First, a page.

Templestowe College, my daughter’s (public) high school here in Melbourne, operates a Flexible Learning Environment which abandons year levels between Entry (yr 7) and VCE students to teach to proficiency.  (Children can start the VCE when they are ready to do so, not when they age into Year 11 per se.) Not being an educator I can’t say how closely TC’s approach parallels the one outlined here, but the need to abandon age-based teaching is one that has been obvious to me since my own primary school education in the 1980s.  For that reason we chose a Montessori primary school for our daughters, and found the three year cycle works sublimely to encourage children to work with others who are at their level, not just their age.  (They also learn to mentor others, and are motivated by the children working at higher levels than they are.)  Nor does Montessori limit itself to a three year curriculum as many seem to think: “follow the child” in the case of my daughter meant bringing in grade one and two work when she was in prep, and high school work when she was in grade five. 

Simply accepting every child has their own, different developmental trajectory makes it so much easier to cater for the three year old who is reading, or the eight year old who is not.  If we are all different, nobody feels like a freak, the way so many smart kids did, and still do. I find it so dispiriting that teachers are arguing there is no need for this when my primary battle at the moment is to persuade my daughter to reveal to her teachers just how far ahead she is - she is still a 12 year old girl, after all, wanting to fit in above all.  She’s worried about being seen as a show off, or a know it all, so she sits in the back of the class getting in trouble for telling jokes and clowning around instead of revealing that she did all this three years ago, and can recite the lesson word for word if you ask.  But, I guess, if teachers truly believe there are no kids years ahead of the curriculum, no one is ever going to ask, are they?  (Just as well Montessori was so reliant on observation that my daughter’s primary school teachers never needed to ask.)

Mandy Stefanakis 25 March 2018

It used to be called ‘streaming’. The problem is that there is a disconnect between curriculum design in Australia and educational policy. Mercifully, the curriculum, though skewed towards literacy and numeracy, has a student-centred learning approach - individual student needs are the focus of learning. However educational policy in Australia is different. It is focussed on learning outcomes - what students, largely as a statistically measurable cohort, know. This is almost exclusively based on their collective achievements in numeracy and literacy. No-one really cares about individual needs.  Children gravitate to others who are much their own age, because they share common issues, interests and abilities associated with that age. So even in multi-age classes, students tend to befriend those who are much their own age. If we are focussed (as the curriculum is) on individual needs, we will consider students’ personal, social, ethical, intercultural, artistic, musical and physical needs and their preferred learning styles (as the curriculum does), not just their ability to stride upwards on PISA graphs in a narrow range of learning areas. You suggest that such streaming brings us forward into the 21st century, but in fact it simply plays into the ‘student as competitive, capitalist fodder’ narrative which consumes our society at the expense of the individual. Teachers are trained to cater for the needs of the range of students in their class using open-ended tasks that can provide both cohesion and address individual learning requirements. Largely they do a fabulous job in this regard. Individual student needs will all be different, whether you stream students or not. Let’s not. Let us please, never again, turn to page 34 in the maths text book because that’s where we all are now we’ve been streamed. It’s really lazy teaching. We are all better than that. We have amongst the best curricula in the world. Let’s actively support it and all the individuals it seeks to nurture.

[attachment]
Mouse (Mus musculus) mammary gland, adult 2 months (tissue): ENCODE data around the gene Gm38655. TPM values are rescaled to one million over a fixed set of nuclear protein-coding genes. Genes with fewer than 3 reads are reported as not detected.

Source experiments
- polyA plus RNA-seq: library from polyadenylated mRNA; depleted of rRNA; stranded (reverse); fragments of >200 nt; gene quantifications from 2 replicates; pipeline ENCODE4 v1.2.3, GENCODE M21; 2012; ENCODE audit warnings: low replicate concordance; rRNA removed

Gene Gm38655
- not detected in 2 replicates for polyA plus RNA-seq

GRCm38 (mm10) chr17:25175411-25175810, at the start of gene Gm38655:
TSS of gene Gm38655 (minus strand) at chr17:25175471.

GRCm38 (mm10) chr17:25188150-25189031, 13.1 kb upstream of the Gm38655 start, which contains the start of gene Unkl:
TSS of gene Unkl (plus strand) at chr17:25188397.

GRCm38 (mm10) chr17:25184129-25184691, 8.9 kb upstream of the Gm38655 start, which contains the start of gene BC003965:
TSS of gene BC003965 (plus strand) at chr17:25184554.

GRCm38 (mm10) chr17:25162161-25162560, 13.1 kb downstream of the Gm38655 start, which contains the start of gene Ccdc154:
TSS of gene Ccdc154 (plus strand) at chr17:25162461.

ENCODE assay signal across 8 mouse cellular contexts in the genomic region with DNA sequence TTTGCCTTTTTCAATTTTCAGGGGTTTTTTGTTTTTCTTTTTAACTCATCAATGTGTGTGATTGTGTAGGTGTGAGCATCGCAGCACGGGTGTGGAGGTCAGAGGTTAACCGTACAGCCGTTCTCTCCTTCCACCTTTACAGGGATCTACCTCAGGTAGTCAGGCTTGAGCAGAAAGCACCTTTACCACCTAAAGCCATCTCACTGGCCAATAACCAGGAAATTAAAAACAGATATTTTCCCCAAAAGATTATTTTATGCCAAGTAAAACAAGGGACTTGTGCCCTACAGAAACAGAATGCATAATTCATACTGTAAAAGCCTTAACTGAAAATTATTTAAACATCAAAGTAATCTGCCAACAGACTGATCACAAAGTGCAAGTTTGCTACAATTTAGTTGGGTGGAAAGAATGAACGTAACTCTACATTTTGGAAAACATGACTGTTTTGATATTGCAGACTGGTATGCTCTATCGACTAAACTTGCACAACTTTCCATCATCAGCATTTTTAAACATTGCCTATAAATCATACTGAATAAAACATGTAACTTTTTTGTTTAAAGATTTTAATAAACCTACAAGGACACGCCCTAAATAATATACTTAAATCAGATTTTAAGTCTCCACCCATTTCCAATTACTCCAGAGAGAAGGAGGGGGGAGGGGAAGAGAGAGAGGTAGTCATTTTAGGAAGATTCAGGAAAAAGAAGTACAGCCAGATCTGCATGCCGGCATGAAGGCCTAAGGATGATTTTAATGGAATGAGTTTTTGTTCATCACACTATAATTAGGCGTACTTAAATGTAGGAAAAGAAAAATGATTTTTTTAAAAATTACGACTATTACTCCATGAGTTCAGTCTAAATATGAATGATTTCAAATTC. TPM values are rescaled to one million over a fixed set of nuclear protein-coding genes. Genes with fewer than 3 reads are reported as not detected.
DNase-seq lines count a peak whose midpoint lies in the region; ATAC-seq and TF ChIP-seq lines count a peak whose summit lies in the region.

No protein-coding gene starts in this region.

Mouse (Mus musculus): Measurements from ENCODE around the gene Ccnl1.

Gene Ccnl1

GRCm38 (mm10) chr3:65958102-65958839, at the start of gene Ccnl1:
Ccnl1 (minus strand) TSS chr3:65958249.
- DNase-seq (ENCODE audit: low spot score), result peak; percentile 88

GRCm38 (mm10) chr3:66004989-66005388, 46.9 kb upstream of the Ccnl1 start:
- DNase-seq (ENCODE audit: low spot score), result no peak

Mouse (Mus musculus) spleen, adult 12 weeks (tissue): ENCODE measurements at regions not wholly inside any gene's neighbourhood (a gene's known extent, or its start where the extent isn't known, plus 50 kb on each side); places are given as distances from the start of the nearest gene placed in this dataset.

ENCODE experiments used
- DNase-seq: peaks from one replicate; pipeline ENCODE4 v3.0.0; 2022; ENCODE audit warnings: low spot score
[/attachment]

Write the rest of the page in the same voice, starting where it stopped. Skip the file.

Roy Morgan 06 October 2018

In the U.K. we moved from a ‘levels’ based assessment system to a ‘mastery curriculum’ with a focus on moving pupils to a greater depth os knowledge, skills and understanding across the curriculum.
It might be of interest to you to consider and compare the two different approaches?

Benjamin Ricketts 09 October 2018

Hi Vicky.
The approach to fix the situation is going to be more work and stress for teachers regardless of what we do, that cant be avoided.
The system currently is useless and getting more useless the longer we keep it. Teachers need more support however to handle the change as it will be a massive burden. I would rather have this system in place, than what it is now.

I feel that the social side of things can be addressed in other ways. Mixing with older and younger students should not be something that is avoided. Finding ways to balance that out is a challenge though, and needs to be considered as you said.

I know we always find it easy to say “but in finland..”... And as I do love the small isolated system they have in the tiny country of Finland, applying that to our diverse system is 100 times more complicated.

However it does work and they deal with the same worries that you have addressed here rather effectively.  However their teachers get qualified differently, and have a different mind set when they enter the classroom as compared to our new teachers, who probably have ‘panic” as their mindset when they enter the first 5 years of teaching in our schooling system.

MY point is change needs to happen and it is going to be painful no matter what it is. The other point, teachers need more support to do this other than just some time off for PD to discuss overviews of curriculum changes as have been done in the past. Perhaps this i what the teacher’s union should be pushing. If not them then who?